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Publisher's Summary

Elliot Carlson's biography of Captain Joe Rochefort is the first to be written of the officer who headed the U.S. Navy's decrypt unit at Pearl Harbor and broke the Japanese Navy's code before the Battle of Midway. Listeners will share Rochefort's frustrations as he searches in vain for Yamamoto's fleet prior to the Japanese attack on Pearl Harbor and share his joy when he succeeds in tracking the fleet in early 1942 and breaks the code that leads him to believe Yamamoto's invasion target is Midway.

His conclusions, bitterly opposed by some top navy brass, are credited with making the U.S. victory possible and helping change the course of the war. The author tells the story of how opponents in Washington forced Rochefort's removal from the decrypt unit at Pearl and denied him the Distinguished Service Medal recommended by Admiral Nimitz.

In capturing the interplay of policy and personality and the role played by politics at the highest levels of the Navy, Carlson reveals a side of the intelligence community seldom seen by outsiders.

For a full understanding of the man, Carlson examines Rochefort's love-hate relationship with cryptanalysis, his adventure-filled years in the 1930s as the right-hand man to the Commander in Chief of the U.S. Fleet, and his return to code-breaking in mid-1941 as the officer in charge of Station Hypo at Pearl Harbor. He traces Rochefort's career from his enlistment in 1918 to his posting in Washington as head of the Navy's code-breaking desk at age 25, and beyond. In many ways a reinterpretation of Rochefort, the book makes clear the key role his codebreaking played in the outcome of Midway and the legacy he left of reporting actionable intelligence directly to the fleet.

An epilogue describes efforts waged by Rochefort's colleagues to obtain the medal denied him in 1942, a drive that finally paid off in 1986, when the medal was awarded posthumously.

©2011 Elliot Carlson (P)2012 Tantor

Critic Reviews

"The stuff of a wartime thriller." ( The Wall Street Journal)

What listeners say about Joe Rochefort's War

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  • Fletch
  • 19-10-2013

Amazingly engaging

How in the world do you make a 22 hour audiobook about an obscure Naval officer from 70 years ago work? Well, Elliot Carlson/Danny Campbell find a way. A large portion of this book is dedicated to a detailed account (almost day by day) of code-breaking in the Pacific theater from mid-1941 to mid-1942 period, but it's not boring. Before and after those detailed accounts is the story of Joe Rochefort and his career's many highs and lows; a compelling story itself.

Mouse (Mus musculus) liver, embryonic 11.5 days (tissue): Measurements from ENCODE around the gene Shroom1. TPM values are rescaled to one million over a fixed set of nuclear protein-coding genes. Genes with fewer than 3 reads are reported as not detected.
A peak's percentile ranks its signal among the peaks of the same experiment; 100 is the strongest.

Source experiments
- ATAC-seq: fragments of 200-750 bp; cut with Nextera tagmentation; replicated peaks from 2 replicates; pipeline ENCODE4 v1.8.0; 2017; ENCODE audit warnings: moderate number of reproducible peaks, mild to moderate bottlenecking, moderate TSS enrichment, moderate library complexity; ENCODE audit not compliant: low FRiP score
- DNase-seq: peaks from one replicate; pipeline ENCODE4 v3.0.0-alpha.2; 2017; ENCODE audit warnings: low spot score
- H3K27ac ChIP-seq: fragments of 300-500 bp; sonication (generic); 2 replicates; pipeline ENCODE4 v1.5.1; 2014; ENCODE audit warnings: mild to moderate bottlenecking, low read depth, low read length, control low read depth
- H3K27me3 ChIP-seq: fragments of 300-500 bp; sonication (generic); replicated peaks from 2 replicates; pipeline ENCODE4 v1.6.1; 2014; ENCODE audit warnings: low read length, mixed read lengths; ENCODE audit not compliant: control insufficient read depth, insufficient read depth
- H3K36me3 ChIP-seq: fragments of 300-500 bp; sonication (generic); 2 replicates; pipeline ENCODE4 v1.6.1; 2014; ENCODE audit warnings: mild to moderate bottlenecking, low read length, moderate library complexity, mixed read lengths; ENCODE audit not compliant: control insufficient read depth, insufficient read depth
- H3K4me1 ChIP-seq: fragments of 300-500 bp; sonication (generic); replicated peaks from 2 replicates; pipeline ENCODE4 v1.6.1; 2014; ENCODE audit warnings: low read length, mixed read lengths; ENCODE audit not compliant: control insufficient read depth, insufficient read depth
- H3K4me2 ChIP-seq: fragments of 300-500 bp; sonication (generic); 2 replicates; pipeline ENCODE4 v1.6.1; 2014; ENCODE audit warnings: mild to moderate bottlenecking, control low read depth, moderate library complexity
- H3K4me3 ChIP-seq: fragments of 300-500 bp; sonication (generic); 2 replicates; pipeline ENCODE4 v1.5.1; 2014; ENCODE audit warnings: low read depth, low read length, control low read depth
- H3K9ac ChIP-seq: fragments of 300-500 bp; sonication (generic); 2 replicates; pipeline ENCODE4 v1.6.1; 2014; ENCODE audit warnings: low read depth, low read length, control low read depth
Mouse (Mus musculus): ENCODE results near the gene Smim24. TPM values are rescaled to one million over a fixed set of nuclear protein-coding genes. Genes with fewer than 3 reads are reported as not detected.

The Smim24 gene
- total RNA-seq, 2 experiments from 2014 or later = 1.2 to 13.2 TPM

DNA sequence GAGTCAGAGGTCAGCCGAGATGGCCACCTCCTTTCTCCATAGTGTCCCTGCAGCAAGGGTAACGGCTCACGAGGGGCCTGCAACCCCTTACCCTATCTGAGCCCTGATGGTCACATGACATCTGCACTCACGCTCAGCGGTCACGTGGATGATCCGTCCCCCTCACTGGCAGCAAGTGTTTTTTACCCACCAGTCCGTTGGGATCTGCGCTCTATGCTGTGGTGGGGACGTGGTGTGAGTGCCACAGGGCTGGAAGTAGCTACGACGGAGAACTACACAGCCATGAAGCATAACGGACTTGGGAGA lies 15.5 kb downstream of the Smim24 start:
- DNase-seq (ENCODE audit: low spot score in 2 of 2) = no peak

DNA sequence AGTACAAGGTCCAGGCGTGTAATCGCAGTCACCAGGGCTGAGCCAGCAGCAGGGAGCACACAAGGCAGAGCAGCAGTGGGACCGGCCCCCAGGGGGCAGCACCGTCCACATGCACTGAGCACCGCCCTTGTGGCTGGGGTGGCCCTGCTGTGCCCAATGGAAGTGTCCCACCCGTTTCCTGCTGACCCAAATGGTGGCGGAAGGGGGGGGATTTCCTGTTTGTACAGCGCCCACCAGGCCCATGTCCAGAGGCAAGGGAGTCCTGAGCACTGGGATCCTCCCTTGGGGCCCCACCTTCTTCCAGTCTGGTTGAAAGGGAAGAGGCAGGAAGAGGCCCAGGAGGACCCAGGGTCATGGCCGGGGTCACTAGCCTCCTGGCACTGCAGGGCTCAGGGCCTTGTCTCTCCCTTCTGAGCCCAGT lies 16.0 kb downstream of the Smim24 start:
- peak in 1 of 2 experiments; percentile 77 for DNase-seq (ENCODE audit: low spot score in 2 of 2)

Obviously, this is a book meant for people with a high level of interest in WWII (like me) and I can't imagine my wife sitting through even 30 minutes of this book. However, even for someone who finds the stories from WWII compelling, this could have been TMI if not written with as much care and style.

Danny Campbell's reading is adequate. He does have an occasional inflection/emphasis issue when pronouncing certain words and names (e.g. "Rabaul" comes out as "ra-BOW-el"), but overall it does not detract from the story.

Finally, when writing a book about a somewhat controversial figure from this period, Carlson could have sided with Rochefort unilaterally to make his subject an absolute hero. Instead, he does a good job of balancing the account and provides a well researched and fair treatment of Rochefort and his primary adversaries, the Redman brothers.

8 people found this helpful

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  • Rob
  • 24-04-2017

Excellent book!

This is a must have book for anyone interested in naval history or the Pacific theatre of WWII. President Reagan said if there was ever a battle involving tens of thousands of men whose result could be traceable to the work of one man, this would be it.

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  • Rick B
  • 10-07-2020

Uncovering history

I first learned of Joe Rochefort when the film Midway was recently released. I became intrigued from the beginning to the end of the film and it's importance to our history. I asked myself, why haven't we heard more about this American Hero? This audio book reveals the reasons. Joe Rochefort's career is reveled in excellent detail and you will learn why unfortunately he has not been remembered as he should be. Joe and his team discovers how to read the Japanese code after the Pearl Harbor attack and successfully pinpoints Midway Island as a major target on June 4 1942. The interception & decryption of the Japanese Naval signal traffic code JN25 called Magic and it's original codes gives the United States a major success in the War in the Pacific. Captain Joseph Rochefort is a " mustang", which means he came up through the ranks without attending Annapolis Naval Academy. His extreme attitude towards his patriotic duties is covered from beginning to end. Joe is truly a war time hero that unfortunately was not recognized during his life for his commitment to our country. I believe this story needs to be told and retold so that it is not forgotten. Captain Joseph Rochefort's family received his honorary medals posthumously.